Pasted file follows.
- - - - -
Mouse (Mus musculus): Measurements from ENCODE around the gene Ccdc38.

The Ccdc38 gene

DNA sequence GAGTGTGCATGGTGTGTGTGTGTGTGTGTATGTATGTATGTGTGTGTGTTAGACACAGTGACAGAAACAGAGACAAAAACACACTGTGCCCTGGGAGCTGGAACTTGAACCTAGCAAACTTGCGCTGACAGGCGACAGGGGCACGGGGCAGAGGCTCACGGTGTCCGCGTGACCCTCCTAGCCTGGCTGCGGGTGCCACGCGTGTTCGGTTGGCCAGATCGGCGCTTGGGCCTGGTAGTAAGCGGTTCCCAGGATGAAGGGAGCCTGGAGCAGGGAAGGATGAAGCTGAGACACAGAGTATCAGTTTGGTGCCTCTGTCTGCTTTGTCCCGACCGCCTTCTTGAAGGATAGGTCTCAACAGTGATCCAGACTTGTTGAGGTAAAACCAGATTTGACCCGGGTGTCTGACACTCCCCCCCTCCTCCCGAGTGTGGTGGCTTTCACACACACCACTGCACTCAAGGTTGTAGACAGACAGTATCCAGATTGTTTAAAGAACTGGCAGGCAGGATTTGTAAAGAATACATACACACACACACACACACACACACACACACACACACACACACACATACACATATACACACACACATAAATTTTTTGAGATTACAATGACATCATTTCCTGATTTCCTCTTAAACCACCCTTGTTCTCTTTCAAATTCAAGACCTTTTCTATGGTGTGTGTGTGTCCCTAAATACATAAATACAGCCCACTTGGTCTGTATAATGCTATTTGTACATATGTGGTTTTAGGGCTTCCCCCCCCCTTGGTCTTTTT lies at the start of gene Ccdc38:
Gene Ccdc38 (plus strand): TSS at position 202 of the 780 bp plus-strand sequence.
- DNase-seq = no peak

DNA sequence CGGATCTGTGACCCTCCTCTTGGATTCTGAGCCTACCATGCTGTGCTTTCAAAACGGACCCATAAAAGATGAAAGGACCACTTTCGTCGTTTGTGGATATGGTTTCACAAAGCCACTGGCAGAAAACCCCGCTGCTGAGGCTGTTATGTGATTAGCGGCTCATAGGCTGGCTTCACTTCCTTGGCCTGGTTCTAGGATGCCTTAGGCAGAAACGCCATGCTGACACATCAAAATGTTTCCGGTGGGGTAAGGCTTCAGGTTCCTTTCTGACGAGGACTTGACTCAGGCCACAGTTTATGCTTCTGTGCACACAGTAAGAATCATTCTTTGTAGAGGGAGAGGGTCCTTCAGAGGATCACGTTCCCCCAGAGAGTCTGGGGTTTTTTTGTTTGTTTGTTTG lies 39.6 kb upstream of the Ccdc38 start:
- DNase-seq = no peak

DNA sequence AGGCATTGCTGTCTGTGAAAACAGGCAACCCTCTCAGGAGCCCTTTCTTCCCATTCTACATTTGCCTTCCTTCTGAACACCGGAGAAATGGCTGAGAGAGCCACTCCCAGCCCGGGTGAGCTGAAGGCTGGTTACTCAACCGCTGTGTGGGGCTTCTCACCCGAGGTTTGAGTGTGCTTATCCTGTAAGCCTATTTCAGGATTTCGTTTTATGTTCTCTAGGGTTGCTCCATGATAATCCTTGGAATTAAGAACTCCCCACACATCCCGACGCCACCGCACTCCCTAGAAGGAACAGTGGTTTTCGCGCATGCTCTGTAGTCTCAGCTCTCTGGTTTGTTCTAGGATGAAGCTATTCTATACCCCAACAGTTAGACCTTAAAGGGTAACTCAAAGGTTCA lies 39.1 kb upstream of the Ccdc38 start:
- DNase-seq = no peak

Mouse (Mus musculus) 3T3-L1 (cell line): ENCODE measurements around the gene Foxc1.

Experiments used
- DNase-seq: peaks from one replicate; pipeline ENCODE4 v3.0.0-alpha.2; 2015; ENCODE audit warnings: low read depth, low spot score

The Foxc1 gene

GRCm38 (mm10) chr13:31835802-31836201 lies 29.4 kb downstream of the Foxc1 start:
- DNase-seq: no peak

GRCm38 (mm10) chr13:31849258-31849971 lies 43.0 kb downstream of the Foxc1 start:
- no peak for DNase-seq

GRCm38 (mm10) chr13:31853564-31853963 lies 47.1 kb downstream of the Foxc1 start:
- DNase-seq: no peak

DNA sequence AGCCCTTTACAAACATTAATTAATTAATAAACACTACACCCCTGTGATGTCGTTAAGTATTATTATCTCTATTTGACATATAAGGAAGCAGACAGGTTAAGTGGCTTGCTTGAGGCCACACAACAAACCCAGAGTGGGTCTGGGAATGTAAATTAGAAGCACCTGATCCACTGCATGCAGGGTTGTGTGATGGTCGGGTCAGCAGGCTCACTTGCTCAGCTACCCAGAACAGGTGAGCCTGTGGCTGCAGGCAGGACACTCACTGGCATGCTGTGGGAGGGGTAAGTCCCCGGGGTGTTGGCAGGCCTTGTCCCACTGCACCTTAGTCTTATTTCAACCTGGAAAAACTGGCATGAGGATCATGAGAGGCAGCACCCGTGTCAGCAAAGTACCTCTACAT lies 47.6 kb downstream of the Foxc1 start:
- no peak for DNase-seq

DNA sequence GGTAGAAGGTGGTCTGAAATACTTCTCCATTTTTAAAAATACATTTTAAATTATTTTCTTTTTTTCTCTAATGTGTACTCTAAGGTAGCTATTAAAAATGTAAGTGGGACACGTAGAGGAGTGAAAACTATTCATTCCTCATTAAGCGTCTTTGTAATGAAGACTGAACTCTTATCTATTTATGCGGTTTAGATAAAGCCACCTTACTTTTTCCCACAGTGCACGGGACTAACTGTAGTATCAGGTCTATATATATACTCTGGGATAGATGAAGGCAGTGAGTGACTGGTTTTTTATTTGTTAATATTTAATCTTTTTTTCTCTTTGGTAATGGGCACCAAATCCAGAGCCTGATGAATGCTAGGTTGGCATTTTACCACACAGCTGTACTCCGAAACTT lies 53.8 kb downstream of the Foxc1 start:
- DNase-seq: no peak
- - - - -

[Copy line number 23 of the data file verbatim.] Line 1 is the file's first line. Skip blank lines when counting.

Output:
- DNase-seq: no peak